Mecklenburg County, North Carolina, seat of the state’s largest city, Charlotte, is one of 59 jurisdictions in the United States participating in the 287(g) program. The program was created by Congress in 1996 as a way for local police and sheriffs’ departments to identify deportable aliens who are taken into custody. It is purely voluntary on the part of the local jurisdictions.
Since Mecklenburg County began using 287(g) in 2006, 15,478 inmates that have passed through the local lock-up have been processed for removal. Sheriff Irwin Carmichael, a Democrat, is an enthusiastic supporter of the program. “We want safety and security and this is a tool for supplying it,” argues Carmichael.
But nowadays, when it comes to anything immigration related, the ‘safety and security’ of the community takes a back seat to the demands of pressure groups. Mecklenburg County is no exception. The program is working. It is removing criminal aliens, and advocates for illegal aliens want that stopped. Carmichael is facing two challengers in an upcoming Democratic primary who are promising to withdraw Mecklenburg County from the 287(g) program if they are elected.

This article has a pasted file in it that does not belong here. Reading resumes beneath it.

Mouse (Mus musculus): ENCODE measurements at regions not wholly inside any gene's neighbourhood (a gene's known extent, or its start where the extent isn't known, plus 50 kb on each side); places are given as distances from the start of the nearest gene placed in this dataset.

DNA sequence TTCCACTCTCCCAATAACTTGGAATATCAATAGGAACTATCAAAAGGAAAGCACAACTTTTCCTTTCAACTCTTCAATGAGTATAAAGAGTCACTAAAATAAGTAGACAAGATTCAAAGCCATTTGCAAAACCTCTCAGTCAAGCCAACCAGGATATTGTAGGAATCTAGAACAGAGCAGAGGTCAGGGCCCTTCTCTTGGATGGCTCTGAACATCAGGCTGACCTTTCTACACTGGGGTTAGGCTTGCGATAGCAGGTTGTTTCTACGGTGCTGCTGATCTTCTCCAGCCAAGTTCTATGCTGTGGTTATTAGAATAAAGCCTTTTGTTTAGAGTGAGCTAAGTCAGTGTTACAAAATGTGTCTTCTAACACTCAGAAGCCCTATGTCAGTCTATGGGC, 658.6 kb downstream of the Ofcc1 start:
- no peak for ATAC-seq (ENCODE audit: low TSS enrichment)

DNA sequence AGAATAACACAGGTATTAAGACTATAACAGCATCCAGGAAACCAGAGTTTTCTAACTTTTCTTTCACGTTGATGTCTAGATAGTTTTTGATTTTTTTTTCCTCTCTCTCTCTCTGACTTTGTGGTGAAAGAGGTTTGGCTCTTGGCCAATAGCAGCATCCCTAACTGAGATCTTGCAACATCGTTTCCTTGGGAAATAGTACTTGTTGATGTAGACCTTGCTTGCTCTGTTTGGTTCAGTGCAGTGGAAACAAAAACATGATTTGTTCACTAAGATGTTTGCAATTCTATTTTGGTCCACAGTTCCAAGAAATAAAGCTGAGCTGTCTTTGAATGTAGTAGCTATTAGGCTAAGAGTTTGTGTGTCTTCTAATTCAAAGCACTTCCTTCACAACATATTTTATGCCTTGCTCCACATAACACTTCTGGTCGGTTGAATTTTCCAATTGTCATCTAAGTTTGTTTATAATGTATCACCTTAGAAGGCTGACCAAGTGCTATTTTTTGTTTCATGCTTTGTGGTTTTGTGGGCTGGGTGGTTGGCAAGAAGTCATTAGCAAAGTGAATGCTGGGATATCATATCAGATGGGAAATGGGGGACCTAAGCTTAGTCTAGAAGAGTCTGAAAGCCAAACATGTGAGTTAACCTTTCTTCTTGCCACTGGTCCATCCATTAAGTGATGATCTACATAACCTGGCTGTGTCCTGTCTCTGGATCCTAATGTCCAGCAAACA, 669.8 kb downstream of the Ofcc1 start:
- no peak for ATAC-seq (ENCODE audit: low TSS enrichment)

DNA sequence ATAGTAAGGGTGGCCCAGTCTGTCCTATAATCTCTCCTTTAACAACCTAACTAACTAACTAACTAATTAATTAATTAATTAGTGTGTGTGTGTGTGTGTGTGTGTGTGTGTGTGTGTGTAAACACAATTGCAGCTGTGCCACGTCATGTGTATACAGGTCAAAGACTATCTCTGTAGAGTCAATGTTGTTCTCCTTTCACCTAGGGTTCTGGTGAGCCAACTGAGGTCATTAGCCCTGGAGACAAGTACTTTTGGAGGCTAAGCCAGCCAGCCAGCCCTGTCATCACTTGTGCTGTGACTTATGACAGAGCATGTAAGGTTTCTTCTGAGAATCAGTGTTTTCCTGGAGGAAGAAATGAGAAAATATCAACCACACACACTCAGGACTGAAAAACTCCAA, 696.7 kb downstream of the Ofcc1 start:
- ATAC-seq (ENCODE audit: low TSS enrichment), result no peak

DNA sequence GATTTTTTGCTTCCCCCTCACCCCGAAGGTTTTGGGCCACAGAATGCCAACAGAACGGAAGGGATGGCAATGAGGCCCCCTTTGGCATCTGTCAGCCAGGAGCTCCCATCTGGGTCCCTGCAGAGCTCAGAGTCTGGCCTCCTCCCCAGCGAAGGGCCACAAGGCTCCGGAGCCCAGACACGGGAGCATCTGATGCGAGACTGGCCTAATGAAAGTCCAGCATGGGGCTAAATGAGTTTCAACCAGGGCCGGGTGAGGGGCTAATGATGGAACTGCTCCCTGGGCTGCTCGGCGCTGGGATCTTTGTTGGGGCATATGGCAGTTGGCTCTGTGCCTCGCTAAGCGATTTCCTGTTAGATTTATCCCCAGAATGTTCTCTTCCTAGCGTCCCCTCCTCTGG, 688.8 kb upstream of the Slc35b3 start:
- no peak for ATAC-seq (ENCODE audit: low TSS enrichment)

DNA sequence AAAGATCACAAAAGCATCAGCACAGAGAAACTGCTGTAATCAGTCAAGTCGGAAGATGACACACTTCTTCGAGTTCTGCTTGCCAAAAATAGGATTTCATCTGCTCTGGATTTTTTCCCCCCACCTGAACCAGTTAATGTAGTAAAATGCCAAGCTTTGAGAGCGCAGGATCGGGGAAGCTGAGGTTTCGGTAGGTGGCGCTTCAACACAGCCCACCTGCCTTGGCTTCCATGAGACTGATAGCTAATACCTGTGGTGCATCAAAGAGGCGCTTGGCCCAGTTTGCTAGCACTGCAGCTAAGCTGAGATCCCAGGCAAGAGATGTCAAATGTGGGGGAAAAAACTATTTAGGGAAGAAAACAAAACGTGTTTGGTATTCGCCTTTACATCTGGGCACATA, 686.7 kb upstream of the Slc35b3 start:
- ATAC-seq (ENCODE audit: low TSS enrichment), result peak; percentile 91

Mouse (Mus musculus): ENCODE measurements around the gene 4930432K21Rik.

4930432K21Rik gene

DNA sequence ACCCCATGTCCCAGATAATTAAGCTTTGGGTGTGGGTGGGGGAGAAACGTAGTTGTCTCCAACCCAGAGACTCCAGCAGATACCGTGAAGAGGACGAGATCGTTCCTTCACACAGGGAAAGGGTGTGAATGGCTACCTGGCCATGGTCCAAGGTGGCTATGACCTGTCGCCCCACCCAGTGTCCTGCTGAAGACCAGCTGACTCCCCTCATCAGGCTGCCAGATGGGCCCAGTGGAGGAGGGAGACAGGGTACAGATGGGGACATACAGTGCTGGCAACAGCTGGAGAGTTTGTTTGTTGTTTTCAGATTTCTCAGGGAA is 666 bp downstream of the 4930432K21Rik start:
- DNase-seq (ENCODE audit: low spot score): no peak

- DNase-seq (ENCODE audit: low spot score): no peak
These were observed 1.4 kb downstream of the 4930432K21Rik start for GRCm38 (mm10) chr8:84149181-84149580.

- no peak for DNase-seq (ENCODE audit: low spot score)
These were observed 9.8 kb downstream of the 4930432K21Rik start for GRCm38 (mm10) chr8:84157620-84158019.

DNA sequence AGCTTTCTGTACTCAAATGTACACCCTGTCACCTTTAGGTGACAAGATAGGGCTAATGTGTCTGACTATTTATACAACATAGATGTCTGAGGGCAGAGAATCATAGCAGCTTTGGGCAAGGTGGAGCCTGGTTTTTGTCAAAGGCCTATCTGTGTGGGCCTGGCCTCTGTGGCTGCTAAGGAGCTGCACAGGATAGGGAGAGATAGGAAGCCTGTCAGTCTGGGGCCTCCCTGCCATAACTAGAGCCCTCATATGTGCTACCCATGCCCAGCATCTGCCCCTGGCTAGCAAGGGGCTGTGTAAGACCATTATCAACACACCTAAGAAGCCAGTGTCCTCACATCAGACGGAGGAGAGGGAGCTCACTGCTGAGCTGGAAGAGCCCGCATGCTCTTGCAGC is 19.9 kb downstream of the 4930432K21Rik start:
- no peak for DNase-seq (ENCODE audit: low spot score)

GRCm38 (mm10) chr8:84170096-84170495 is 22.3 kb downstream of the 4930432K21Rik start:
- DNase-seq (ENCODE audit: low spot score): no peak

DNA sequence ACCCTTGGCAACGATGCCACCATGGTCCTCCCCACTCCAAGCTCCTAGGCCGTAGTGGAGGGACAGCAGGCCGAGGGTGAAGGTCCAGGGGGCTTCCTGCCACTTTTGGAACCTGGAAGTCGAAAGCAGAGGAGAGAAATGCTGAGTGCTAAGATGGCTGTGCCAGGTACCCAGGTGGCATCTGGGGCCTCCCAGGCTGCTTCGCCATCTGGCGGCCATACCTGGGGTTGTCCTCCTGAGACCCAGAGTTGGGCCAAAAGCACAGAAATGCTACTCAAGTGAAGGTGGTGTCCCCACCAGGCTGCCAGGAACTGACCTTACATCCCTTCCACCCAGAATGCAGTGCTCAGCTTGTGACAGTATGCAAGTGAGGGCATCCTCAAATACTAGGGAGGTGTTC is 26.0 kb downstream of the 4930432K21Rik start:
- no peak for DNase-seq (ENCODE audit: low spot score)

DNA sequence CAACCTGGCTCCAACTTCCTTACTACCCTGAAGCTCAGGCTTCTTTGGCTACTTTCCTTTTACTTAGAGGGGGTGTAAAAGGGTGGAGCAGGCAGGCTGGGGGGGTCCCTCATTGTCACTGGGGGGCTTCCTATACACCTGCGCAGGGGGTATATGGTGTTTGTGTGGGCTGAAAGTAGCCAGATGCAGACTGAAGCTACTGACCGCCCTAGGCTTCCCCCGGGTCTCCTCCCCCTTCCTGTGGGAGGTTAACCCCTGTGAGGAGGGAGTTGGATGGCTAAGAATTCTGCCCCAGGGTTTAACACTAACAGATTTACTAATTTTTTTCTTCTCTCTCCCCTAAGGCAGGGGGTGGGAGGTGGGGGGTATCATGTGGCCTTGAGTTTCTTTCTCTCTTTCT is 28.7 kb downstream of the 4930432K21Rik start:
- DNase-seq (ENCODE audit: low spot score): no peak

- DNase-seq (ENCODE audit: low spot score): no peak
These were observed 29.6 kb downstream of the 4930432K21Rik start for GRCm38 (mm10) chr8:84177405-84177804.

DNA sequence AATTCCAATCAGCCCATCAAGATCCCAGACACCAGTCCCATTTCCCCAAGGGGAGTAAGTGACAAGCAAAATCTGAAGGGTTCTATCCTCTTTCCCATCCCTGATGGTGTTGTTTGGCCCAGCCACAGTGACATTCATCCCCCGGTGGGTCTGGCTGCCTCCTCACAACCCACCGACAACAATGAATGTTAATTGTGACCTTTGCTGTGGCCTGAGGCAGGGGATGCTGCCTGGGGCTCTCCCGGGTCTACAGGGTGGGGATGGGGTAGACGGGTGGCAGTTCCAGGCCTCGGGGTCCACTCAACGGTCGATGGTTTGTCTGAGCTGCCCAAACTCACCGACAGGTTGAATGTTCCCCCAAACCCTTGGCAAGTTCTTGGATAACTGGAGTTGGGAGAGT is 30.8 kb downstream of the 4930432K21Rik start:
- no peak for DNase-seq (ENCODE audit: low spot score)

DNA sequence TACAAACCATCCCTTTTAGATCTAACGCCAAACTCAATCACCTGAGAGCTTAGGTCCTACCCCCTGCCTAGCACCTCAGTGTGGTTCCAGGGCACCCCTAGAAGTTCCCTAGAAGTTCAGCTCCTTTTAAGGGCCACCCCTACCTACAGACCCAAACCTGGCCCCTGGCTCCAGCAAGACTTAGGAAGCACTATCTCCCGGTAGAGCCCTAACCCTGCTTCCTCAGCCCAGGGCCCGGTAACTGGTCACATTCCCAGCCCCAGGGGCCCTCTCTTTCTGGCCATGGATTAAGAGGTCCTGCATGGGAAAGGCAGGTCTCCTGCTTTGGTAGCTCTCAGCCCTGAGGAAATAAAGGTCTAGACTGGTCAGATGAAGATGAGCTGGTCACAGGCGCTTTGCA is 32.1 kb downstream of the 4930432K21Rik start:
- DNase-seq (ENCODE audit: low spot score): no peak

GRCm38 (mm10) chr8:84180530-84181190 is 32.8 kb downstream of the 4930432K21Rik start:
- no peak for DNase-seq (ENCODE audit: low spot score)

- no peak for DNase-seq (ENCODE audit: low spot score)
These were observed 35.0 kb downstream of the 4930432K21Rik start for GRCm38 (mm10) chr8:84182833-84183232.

Among the 15,478 aliens who were flagged for removal under Mecklenburg’s 287(g) program were some 4,000 people who were arrested for driving while intoxicated. Data tell us that there is no greater danger to public safety than drunk drivers. According to the National Highway Safety Administration, two out of three Americans will be involved in a traffic accident involving a drunk driver at some point in their lives. For many it will end their lives. In 2016, 10,497 people in this country died that way.
Case in point: This past Sunday, two people were struck and killed along an Indiana highway by a drunk driver. The driver, Manuel Orrego-Savala, was an illegal alien. Ordinarily this wouldn’t have merited more than a few lines in a local newspaper, except for the fact that one of the victims was an NFL linebacker for the Indianapolis Colts.
Another important piece of information is that Orrego-Savala, like many drunk drivers (regardless of immigration status), was a repeat offender. He had twice been convicted for DUI in California. The recidivism rate for drunk driver is about 30 percent. Thus, statistics tell us that if Mecklenburg County’s efforts had not resulted in the removal those 4,000 drunk drivers, it is likely that some 1,200 of them would have been drunk behind the wheel again.
People would have died or been badly injured. Families would have been irrevocably torn apart. But, of course, for illegal alien advocacy network and the politicians who do their bidding, the victims are just collateral damage in their war against any form of immigration enforcement.